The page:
The latest offering in the Dungeon Siege series comes to us from Obsidian. Like all other dungeon crawlers, you’ll run through dungeons, kill monsters, pick up loot (lots of loot), and then go back to killing monsters till your eyes bleed or you realise that you’re late for office. Dungeon Siege III focuses on the 10th Legion, who some 30 years ago were accused of murdering the king and were subsequently put to the sword by angry mobs and the Church, led by an enigmatic woman who calls herself Jeyne Kassynder. Only a handful of them remain, biding their time for when they would rise and lead the Legion back to glory.
You are one of the remaining Legionnaires, and your task, if you choose to accept it, is to defeat Jeyne Kassynder and lead the Legion back to its glory days. The story is your standard fare and even the little twists that come along are predictable, but dungeon crawlers are hardly known for their story-telling prowess. You get to choose from four available characters – Lucas, a swordsman; Anjali, an archon (who can turn into a creature of pure fire); Katarina, an excellent markswoman; and Reinhart, a mage. The game’s presentation is solid, with decent graphics and no frame rate drops even on high settings. The dialogue is voiced, but the quality is pretty ordinary. It’s hard to feel for anyone when they sound like they are presenting the quarterly financial results.
Combat is a little challenging. You no longer get to stand and whack away, drinking potions when your health is low. For one, there are no potions, so standing rooted to one spot is a bad idea, especially during boss battles. You will have to keep dodging and blocking. Even the regular monsters pack a punch, so you can go from a full health bar to no health bar in a matter of seconds. How do you survive without potions, you ask? Well, defeated enemies sometimes drop orbs; green for health, and blue for mana, or focus as it is called in this game. Other than that, you will get access to abilities that heal you, not large chunks, but a little at a time. Your character will have two sets of attacks. For example, Lucas will fight with a two-handed sword or with a one-handed sword and a shield; Anjali will fight with a spear or float around flinging fireballs. Levelling up will give you access to abilities that will be attuned to a particular attacking style. You may find yourself switching between two styles depending upon the situation. Your abilities also differ based on whether you are blocking. So you have to be a little careful about what you press, or you might find yourself with an empty focus bar when you most need it.
Early in the game, you will gain an ally depending upon who your primary character is. The friendly AI is pretty good; not only do you get a lending hand when facing creepy crawlies, but your ally also revives you when you die. This makes dying pretty difficult unless you both die within seconds of each other. There are instances when you will be presented with choices. The scenarios I encountered seemed to suggest that your choices would make a minor difference, but I will have to go through the game again to confirm that. Now we come to the main course – the loot! Sadly, the quality of loot, or rather, the progression of loot quality is very poor. I had to stick with the sword I got five hours into the game until just before the end, simply because the stats the other loot had did not warrant a change. The loot comes with a plethora of stats, most of which don’t help at all. It does not help when you win a boss battle after having died numerous times only get a sword that is probably worse than the one you discarded an hour ago.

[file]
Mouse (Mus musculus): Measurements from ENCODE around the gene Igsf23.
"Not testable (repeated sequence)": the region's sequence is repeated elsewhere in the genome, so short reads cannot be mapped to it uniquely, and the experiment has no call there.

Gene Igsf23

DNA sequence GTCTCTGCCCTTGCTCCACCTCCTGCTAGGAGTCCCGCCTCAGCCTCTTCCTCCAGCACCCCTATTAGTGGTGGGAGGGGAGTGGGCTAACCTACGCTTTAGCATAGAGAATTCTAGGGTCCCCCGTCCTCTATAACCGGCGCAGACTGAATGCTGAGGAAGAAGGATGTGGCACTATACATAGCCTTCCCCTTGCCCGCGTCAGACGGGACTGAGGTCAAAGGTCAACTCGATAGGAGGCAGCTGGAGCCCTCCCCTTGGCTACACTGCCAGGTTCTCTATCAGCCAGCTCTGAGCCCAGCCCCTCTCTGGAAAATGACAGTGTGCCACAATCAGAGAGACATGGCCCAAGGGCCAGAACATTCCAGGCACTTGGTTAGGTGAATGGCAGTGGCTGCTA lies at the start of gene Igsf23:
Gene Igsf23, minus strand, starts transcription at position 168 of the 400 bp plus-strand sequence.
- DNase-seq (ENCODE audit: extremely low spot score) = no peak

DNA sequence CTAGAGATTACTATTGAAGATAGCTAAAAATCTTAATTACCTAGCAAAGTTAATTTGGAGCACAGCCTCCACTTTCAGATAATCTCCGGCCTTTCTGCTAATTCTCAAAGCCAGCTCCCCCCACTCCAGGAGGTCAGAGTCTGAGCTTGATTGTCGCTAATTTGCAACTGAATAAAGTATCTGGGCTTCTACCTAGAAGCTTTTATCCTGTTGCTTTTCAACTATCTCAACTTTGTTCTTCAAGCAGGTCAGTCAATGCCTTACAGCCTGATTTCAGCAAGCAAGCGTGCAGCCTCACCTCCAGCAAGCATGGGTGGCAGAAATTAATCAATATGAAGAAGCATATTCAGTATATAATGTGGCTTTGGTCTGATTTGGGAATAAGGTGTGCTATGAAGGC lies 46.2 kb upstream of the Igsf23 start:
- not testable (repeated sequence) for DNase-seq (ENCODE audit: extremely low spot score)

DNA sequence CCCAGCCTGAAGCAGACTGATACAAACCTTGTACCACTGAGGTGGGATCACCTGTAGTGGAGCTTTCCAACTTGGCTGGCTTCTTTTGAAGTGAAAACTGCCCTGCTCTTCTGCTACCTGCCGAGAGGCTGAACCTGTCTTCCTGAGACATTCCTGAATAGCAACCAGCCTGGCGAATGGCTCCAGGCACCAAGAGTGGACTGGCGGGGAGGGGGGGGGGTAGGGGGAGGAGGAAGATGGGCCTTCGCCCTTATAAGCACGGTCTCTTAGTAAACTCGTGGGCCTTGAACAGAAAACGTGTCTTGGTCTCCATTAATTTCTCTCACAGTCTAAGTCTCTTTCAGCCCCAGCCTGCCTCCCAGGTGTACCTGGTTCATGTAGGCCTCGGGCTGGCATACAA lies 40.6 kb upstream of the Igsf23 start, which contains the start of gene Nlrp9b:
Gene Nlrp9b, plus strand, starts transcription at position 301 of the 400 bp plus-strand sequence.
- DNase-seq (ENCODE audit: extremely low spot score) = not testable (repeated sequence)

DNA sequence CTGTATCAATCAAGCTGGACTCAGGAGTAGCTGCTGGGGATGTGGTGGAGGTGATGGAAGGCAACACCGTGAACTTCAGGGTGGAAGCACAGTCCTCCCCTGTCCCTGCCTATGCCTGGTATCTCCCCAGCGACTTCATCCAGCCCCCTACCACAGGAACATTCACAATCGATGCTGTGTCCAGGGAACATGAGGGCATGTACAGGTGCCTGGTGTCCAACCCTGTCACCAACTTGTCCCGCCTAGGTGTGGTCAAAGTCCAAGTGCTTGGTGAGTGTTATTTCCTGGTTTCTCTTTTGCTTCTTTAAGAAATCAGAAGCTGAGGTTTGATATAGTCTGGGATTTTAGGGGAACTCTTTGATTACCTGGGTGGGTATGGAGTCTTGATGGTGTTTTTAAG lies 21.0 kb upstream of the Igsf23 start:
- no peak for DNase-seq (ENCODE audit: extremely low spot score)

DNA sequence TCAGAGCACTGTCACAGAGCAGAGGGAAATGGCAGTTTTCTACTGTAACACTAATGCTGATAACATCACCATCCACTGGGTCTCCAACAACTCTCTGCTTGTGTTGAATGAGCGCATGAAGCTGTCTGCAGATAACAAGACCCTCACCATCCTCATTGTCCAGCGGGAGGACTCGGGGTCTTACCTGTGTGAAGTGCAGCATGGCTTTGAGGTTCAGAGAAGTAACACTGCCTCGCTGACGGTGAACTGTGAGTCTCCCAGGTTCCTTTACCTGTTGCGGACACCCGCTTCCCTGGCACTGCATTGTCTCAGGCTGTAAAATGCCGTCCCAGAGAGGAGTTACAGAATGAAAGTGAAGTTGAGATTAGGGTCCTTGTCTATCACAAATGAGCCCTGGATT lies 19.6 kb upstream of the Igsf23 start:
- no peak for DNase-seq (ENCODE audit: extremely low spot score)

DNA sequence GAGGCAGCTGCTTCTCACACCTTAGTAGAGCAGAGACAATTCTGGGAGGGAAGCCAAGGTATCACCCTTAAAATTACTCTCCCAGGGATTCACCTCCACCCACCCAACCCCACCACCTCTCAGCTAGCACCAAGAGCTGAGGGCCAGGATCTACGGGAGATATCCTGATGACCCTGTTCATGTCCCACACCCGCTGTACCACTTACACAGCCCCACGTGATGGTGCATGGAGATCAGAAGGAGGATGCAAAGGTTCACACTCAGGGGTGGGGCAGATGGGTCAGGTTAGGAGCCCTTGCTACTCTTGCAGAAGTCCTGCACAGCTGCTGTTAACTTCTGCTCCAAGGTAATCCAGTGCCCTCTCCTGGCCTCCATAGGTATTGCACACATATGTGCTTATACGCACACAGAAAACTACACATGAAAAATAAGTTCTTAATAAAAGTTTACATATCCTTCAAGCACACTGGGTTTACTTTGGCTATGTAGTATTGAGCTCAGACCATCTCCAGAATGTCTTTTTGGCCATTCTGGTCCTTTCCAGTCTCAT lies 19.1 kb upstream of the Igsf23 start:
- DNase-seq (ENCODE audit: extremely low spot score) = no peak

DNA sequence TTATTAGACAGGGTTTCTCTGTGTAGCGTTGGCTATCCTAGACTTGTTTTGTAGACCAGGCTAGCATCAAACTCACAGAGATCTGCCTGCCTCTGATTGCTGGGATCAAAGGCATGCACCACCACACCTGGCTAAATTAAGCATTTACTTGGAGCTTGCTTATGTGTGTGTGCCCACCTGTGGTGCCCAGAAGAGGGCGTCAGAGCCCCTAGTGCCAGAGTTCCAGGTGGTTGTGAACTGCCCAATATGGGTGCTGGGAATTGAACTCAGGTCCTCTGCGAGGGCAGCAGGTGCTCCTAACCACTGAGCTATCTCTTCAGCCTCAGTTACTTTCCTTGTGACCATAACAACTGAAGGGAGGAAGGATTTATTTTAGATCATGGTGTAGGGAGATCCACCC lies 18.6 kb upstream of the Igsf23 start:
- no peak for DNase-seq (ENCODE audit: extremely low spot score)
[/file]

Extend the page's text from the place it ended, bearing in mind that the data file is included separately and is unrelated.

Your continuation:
The single player campaign is short; about 12-15 hours on normal difficulty, depending on how many side quests you choose to complete and how often you die in battle. All the characters have exactly the same campaigns; there are no different back stories or endings for the different characters. But that doesn’t matter, because hey, there’s multiplayer, right! Right, but the problem is that multiplayer is quite a mess. When you join a game, you’ll have to choose a character that no one else in the party has chosen. All the characters are then bunched up in the same screen area, so if the host decides to go AFK, you can’t go and explore. You cannot pick up loot, but that’s not a big issue, since the quality of loot is poor anyway. There is also no player-vs-player multiplayer, nor are there separate multiplayer maps. You will be playing in the area your host is in and will breeze through everything if there is a full quote of four players.
Dungeon Siege III boasts of a superb combat system and a solid single player campaign, but the euphoria of its fantastic opening quickly fades away due the poor quality of the loot becoming quite apparent halfway through the game. Its terrible multiplayer mechanics only serve to further drag the game down from superb to just mediocre.